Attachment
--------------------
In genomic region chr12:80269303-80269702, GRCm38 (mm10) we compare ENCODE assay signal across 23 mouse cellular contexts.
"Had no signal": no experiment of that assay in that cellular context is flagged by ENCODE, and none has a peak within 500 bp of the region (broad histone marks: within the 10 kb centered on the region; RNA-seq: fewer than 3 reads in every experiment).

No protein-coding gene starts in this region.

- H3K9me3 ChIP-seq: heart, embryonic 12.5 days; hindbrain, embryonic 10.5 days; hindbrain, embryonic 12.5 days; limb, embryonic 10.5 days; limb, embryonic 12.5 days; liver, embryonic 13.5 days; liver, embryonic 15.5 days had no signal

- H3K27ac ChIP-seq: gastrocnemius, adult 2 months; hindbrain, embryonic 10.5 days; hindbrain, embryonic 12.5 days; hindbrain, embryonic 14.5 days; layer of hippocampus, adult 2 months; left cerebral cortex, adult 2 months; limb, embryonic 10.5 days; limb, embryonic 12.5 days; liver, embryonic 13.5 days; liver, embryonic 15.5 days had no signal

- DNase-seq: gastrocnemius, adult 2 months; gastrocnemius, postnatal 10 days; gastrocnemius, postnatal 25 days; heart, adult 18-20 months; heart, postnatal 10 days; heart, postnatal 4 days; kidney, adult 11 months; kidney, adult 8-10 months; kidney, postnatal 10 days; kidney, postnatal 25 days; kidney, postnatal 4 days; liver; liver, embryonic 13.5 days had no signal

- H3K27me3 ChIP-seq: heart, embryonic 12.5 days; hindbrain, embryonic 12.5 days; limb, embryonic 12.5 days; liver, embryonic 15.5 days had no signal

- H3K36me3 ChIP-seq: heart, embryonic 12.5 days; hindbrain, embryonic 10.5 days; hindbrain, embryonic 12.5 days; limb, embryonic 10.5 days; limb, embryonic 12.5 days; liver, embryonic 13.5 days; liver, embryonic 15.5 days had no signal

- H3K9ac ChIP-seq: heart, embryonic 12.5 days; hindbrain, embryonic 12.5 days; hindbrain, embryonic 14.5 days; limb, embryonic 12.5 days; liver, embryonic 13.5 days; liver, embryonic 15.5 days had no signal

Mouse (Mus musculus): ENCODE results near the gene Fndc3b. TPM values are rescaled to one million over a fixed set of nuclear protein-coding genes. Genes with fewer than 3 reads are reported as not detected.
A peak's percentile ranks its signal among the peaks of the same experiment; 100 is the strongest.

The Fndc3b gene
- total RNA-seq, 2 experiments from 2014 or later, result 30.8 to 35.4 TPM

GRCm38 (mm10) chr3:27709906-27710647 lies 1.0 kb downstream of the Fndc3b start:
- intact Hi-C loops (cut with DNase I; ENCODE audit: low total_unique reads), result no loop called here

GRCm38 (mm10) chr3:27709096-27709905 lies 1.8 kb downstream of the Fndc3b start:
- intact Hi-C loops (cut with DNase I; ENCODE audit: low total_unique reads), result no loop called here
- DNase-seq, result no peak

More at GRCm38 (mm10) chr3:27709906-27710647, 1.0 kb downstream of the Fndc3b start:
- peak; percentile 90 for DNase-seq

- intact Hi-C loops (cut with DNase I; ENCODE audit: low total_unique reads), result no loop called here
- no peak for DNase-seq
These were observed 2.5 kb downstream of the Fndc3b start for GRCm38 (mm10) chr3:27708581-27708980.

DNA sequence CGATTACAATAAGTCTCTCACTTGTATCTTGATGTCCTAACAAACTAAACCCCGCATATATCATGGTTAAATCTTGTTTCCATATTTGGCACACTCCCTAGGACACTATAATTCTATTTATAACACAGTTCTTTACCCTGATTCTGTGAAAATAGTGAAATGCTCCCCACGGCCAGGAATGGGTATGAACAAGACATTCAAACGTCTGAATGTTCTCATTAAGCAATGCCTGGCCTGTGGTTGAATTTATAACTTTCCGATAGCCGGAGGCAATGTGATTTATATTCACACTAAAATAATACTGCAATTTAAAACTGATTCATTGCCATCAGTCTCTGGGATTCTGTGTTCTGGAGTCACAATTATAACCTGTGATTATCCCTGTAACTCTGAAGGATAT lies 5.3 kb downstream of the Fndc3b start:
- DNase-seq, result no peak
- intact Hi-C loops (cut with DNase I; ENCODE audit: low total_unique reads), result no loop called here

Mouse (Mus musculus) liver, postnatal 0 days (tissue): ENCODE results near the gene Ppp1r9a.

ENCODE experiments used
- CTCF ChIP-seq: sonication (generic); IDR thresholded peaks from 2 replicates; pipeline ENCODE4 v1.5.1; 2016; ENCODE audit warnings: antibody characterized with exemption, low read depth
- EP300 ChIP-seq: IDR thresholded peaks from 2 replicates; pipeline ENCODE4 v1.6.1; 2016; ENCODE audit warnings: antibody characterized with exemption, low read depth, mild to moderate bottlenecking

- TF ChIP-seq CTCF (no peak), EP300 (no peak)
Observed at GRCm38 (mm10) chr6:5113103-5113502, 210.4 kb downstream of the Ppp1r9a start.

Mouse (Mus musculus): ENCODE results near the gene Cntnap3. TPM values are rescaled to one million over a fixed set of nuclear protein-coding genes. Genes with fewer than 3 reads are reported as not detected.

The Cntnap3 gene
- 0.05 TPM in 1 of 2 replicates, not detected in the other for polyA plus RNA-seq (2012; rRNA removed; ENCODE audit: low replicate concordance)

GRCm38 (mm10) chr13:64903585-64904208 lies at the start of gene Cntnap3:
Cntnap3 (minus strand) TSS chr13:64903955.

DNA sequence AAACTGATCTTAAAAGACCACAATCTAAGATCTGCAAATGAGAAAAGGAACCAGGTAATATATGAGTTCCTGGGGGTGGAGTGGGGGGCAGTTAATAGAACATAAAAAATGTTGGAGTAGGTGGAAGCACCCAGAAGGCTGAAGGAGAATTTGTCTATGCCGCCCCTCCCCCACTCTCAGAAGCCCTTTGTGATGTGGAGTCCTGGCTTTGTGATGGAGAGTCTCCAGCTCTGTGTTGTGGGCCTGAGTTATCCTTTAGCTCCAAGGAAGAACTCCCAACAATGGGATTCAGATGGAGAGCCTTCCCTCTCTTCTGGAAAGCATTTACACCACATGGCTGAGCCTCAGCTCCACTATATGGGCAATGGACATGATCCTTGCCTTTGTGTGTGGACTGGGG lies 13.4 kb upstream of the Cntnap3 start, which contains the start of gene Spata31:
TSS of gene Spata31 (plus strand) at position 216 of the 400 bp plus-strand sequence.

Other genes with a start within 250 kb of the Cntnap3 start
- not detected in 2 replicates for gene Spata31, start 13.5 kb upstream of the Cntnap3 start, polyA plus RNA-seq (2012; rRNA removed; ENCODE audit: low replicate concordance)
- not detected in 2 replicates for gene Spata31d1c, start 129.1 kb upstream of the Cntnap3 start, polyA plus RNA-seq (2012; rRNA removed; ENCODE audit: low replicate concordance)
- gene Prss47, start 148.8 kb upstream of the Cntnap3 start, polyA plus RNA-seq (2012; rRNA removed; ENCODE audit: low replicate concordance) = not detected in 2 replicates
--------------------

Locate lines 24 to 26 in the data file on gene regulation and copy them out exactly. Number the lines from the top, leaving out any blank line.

DNA sequence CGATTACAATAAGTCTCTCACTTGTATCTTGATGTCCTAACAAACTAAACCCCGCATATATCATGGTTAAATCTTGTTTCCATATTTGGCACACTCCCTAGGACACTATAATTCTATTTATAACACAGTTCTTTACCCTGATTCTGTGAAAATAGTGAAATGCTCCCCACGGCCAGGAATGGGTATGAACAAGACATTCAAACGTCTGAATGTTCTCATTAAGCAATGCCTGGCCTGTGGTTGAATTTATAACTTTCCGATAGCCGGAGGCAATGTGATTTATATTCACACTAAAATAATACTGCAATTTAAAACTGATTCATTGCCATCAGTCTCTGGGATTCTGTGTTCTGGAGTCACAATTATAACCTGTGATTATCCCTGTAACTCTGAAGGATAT lies 5.3 kb downstream of the Fndc3b start:
- DNase-seq, result no peak
- intact Hi-C loops (cut with DNase I; ENCODE audit: low total_unique reads), result no loop called here